I’ve been saddled with watching some friend’s kids for a week while they go on vacation. I have no children of my own and don’t have any plans to so this has been somewhat of a culture shock for me. And apparently the way things are done has changed a lot since I was a kid. For instance, the 10-year-old I’m watching was extremely indignant when I suggested we walk to the bus stop this morning instead of drive. For the love of Pete, it’s two blocks! But her mother drives her every day so it was like I had suggested she crawl there on her knees.

So it was fitting that I attend a training session put on by the Spokane Regional Health District on ‘walking school buses,’ or ‘WSBs.’ What’s a walking school bus? A walking school bus is a group of children walking to school with one or more adults. If that sounds simple, it is, and that’s part of the beauty of the walking school bus. It can be as informal as two families taking turns walking their children to school to as structured as a route with meeting points, a timetable and a regularly rotated schedule of trained volunteers.

So why do we need to be trained in order to start one? Because there are a lot of questions parents have about safety and other issues, as well as some perceived barriers. For instance, the instructor, Robert Johnson of PedNet (a coalition out of Missouri devoted to building healthy and active communities) showed a picture of a bicycling class he taught at this time last year. The kids in the pictures were wearing jeans and long sleeve shirts but no hats, gloves or coats! His point was that parents don’t dress their kids for the cold anymore these days so they think their kids can’t walk to school when it’s cold outside. But ask a kid if he wants to go out and play and invariably they’ll be excited no matter what the weather.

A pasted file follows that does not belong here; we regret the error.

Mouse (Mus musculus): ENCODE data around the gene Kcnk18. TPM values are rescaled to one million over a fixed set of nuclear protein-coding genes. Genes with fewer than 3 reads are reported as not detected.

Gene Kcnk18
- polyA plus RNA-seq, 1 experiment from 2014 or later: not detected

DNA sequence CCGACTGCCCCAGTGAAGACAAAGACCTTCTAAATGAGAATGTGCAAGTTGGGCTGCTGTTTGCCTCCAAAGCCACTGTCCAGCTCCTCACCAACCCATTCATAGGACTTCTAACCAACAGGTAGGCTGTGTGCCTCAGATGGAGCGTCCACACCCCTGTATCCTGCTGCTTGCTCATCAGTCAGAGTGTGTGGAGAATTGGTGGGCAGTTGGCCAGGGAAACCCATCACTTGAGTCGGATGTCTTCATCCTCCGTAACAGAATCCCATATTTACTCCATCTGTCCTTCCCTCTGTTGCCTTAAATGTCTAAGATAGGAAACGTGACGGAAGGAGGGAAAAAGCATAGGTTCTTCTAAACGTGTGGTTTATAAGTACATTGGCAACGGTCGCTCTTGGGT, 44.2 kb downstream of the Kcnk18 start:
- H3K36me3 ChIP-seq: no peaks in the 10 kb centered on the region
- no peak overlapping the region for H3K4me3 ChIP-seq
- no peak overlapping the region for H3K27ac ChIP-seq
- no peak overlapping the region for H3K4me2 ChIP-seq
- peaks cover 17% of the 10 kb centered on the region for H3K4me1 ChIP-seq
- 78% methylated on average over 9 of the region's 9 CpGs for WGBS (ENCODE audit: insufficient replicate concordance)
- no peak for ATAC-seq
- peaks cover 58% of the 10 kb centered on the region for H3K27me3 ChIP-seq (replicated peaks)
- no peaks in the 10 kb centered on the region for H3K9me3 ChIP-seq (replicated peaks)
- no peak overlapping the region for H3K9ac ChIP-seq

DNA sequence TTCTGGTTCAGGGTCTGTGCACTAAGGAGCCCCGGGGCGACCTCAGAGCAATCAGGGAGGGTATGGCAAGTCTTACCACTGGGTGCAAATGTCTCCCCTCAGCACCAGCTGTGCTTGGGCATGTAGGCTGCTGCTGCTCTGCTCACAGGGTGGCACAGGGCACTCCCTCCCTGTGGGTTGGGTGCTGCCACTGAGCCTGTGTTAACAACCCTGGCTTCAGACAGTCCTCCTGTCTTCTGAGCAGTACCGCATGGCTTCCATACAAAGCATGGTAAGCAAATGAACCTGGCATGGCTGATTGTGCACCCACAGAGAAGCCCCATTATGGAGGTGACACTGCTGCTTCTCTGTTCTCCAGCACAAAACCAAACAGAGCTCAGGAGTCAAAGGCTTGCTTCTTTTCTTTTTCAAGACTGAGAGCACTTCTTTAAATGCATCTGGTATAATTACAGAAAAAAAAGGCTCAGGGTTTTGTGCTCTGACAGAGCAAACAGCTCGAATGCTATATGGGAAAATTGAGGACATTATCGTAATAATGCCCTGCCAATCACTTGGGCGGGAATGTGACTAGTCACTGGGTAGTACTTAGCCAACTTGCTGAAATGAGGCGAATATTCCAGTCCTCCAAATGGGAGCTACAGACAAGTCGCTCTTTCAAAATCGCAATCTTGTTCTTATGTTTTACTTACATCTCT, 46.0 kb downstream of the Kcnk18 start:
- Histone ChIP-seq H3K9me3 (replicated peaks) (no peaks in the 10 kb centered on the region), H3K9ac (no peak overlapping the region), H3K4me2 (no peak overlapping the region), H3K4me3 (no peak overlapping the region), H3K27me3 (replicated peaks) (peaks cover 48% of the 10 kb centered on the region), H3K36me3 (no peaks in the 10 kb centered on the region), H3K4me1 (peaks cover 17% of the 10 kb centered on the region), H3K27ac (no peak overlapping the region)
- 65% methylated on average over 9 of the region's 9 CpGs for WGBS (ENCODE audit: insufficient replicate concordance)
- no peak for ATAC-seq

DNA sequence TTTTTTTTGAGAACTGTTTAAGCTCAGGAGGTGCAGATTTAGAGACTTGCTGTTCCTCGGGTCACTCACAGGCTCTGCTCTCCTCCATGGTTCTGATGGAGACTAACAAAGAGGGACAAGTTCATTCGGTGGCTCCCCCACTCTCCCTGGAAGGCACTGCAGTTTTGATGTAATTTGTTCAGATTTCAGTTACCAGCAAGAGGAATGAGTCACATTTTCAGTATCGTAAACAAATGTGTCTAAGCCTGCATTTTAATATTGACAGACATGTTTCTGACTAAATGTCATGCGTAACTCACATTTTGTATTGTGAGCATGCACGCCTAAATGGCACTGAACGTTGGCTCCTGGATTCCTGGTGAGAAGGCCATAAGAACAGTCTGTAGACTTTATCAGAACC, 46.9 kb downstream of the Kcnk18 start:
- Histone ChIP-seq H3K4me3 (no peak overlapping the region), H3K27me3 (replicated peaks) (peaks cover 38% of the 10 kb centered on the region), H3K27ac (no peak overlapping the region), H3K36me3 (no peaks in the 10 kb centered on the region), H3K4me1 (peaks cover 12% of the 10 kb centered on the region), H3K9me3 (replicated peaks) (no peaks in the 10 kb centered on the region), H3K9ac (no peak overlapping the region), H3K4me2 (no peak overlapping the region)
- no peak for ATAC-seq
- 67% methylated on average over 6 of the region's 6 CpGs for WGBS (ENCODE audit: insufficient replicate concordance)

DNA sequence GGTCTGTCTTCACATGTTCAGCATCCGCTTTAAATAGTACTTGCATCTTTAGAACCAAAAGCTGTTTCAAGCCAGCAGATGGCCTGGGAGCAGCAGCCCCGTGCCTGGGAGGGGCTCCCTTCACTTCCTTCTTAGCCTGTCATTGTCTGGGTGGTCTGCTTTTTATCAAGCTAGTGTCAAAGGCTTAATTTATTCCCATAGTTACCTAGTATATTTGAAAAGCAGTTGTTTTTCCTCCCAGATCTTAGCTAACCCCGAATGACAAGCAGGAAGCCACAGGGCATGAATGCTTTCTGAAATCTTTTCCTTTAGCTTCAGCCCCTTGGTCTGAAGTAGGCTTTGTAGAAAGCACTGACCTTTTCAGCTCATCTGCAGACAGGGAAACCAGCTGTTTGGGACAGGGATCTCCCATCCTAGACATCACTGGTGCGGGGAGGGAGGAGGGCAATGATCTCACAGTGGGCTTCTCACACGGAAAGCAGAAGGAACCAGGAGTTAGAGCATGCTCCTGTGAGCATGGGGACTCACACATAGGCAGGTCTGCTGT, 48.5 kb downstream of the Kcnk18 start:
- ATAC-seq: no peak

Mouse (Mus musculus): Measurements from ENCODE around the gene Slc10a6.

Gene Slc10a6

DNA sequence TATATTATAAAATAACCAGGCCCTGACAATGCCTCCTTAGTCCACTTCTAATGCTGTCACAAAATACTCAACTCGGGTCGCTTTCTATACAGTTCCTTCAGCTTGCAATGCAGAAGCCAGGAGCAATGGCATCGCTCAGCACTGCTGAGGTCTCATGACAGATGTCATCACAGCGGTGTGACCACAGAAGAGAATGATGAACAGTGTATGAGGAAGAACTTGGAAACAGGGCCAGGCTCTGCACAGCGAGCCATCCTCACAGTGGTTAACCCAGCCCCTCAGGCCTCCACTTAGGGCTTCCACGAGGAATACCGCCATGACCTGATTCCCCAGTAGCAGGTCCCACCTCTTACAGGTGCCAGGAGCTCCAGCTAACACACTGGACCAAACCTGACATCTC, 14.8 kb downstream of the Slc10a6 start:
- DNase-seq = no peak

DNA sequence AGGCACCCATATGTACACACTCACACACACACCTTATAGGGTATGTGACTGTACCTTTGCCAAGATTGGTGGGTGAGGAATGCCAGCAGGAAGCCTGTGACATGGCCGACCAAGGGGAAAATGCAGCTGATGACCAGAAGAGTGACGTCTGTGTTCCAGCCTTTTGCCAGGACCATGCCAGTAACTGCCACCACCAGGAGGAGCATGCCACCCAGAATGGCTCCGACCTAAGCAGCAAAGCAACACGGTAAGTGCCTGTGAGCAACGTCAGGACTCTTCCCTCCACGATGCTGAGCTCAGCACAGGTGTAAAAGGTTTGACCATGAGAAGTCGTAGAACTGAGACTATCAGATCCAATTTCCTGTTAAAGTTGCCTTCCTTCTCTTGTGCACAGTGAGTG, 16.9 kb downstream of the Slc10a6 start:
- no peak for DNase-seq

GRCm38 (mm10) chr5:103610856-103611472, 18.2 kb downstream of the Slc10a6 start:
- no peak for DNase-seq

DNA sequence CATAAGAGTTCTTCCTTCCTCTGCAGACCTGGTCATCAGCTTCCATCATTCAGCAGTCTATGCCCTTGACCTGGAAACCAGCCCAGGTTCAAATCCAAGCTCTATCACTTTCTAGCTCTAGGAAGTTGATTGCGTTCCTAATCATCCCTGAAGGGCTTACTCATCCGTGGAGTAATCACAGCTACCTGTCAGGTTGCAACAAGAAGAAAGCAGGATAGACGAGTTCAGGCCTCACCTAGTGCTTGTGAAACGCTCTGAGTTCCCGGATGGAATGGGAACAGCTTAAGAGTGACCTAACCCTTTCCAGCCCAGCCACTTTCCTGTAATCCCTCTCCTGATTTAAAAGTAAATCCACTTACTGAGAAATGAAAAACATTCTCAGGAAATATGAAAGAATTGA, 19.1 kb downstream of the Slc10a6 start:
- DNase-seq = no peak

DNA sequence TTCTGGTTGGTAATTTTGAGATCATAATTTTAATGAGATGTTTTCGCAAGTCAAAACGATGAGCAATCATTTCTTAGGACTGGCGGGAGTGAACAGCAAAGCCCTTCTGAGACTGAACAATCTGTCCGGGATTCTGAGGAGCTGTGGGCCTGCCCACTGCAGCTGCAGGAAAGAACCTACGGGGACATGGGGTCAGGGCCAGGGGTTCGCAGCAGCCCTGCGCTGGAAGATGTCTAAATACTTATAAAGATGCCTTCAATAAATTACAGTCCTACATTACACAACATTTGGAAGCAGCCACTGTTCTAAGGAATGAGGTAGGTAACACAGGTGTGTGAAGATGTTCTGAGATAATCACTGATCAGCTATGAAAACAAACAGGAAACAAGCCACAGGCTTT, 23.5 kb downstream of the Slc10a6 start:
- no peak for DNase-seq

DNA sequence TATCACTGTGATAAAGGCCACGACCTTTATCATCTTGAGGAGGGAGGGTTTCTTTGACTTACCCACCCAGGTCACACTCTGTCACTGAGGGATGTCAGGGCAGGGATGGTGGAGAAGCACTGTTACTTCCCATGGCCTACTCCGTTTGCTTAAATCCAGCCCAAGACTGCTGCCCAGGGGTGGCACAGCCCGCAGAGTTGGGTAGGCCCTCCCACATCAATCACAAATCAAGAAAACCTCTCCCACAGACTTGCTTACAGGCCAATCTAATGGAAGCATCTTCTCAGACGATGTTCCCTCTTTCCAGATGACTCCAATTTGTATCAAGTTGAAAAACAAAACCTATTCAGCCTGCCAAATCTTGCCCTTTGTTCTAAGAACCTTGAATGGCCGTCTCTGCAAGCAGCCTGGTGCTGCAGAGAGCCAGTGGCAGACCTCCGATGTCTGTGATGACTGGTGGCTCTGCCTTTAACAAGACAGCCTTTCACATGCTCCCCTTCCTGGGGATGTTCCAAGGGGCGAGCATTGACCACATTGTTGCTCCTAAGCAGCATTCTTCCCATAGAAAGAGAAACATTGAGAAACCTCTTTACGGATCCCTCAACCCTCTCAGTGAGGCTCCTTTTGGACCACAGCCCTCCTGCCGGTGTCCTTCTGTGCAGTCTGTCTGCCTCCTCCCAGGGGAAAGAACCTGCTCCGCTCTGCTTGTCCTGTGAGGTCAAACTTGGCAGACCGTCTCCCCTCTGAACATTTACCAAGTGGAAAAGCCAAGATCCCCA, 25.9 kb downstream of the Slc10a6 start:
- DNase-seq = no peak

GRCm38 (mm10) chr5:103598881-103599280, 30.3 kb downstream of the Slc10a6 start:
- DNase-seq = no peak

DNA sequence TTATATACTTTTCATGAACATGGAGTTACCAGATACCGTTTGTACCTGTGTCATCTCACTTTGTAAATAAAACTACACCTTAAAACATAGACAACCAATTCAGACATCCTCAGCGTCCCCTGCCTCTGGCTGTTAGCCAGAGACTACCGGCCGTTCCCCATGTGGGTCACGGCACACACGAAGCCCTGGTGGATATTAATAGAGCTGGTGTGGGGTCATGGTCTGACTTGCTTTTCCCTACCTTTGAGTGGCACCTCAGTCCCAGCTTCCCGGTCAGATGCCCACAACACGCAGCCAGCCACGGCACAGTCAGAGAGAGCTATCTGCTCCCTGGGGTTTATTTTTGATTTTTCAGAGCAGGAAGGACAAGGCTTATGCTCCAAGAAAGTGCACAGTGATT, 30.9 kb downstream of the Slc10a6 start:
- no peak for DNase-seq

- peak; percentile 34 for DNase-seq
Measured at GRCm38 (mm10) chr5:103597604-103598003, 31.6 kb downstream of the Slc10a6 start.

Johnson also pointed out that crime hasn’t increased, just the coverage of it. So a lot of parents are worried about aductions when your child actually only has a .000133% chance of being abducted by a stranger. Even so, Johnson said that’s one statistic that often doesn’t sway parents. The dichotomy is that, while parents are charged with raising healthy, independent members of the community, the common perception is they’re bad parents if they let their children out of their sight.

The walking school bus is an intermediate solution though because the children walk as a group and with at least one adult. He said that most kids who start out walking with a WSB move up to walking to school on their own in the next few years.

One big argument against the walking school bus that many people use is that they live too far from the school. Johnson’s answer is that you can drop them off at a ‘bus stop’ within a mile of the school and they can join a WSB there. On the extreme side of that, Johnson cited a school in Missouri where the traffic from parents taking their kids to school is so bad that kids are now prohibitted from walking or riding their bikes to school. What’s crazy about that is that the kids that live across the street from the school now have to ride the bus for 45 minutes to get dropped off across the street from their house.

Johnson cited some statistics about how kids who get exercise daily do better in school and have fewer behaviorial problems. He then went into lots of details about how to start a walking school bus. So if you’re interested, check this link out. And if you want to go even further, let me know and I’ll hook you up with people who can help.

 

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